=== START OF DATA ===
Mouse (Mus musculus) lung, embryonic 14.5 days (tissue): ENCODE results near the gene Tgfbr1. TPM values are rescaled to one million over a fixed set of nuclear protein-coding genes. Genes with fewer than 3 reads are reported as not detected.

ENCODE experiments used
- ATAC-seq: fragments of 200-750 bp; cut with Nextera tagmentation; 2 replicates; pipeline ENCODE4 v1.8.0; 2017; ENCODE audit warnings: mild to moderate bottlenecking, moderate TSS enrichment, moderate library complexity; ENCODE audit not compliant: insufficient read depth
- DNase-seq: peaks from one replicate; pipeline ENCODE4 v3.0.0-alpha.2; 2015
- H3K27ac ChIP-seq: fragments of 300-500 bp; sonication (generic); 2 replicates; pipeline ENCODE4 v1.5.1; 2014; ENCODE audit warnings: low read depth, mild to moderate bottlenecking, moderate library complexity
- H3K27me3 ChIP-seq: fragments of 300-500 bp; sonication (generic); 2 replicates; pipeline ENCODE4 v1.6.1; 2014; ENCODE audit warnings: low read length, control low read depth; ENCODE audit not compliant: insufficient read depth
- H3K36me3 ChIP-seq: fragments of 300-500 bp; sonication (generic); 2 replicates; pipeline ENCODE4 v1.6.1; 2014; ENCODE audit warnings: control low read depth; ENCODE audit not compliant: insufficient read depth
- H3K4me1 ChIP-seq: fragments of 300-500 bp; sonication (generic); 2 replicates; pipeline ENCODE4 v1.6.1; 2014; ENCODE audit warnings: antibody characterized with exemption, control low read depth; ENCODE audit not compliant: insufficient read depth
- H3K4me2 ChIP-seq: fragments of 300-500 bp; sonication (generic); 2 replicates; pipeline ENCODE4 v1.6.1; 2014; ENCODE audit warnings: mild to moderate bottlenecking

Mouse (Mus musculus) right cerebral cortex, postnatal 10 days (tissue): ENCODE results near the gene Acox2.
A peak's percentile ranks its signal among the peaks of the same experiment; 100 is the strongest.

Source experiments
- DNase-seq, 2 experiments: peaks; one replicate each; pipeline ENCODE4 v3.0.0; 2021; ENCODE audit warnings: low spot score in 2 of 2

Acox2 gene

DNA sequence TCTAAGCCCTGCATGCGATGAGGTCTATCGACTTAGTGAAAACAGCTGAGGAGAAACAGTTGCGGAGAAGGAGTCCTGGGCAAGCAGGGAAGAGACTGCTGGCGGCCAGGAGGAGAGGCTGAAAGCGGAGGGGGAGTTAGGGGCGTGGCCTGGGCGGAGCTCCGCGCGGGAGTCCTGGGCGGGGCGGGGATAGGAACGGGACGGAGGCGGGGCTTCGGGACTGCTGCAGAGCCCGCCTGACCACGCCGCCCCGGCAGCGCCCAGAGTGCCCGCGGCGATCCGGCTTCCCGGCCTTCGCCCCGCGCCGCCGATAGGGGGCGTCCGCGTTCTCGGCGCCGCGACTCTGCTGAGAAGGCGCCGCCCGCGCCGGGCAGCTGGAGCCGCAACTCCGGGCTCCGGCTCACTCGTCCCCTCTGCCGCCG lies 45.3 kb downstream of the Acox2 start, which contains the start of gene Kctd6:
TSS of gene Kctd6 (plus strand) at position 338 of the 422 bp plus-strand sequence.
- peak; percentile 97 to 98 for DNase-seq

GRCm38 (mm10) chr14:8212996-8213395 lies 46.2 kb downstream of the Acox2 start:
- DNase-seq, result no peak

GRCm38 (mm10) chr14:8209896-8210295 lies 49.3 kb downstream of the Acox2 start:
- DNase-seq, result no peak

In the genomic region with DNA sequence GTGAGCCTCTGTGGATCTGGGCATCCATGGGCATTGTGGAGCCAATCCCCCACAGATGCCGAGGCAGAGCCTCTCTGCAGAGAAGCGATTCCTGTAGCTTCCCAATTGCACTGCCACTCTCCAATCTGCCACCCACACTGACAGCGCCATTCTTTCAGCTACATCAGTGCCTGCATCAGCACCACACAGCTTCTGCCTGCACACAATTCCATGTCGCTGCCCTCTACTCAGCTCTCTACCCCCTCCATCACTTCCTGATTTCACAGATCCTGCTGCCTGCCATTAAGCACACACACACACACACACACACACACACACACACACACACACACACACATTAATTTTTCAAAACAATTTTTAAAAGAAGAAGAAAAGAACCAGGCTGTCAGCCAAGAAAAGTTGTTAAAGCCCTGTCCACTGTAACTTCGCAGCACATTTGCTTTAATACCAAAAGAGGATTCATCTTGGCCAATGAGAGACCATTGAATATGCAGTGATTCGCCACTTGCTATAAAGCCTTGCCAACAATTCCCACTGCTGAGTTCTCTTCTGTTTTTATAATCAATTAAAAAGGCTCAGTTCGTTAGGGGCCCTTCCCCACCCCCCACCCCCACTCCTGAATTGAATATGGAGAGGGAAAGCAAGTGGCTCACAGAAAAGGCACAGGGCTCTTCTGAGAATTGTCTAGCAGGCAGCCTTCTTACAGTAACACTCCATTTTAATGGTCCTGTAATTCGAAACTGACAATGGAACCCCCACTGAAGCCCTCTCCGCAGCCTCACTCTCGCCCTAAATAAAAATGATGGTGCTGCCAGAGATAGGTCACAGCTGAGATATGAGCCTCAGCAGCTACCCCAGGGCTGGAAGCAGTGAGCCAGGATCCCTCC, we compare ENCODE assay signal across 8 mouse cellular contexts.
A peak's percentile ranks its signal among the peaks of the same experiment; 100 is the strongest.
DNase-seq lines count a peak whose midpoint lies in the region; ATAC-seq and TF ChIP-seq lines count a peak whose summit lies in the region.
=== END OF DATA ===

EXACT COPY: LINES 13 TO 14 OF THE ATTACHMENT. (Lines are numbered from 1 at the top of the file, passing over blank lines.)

- DNase-seq, 2 experiments: peaks; one replicate each; pipeline ENCODE4 v3.0.0; 2021; ENCODE audit warnings: low spot score in 2 of 2

Acox2 gene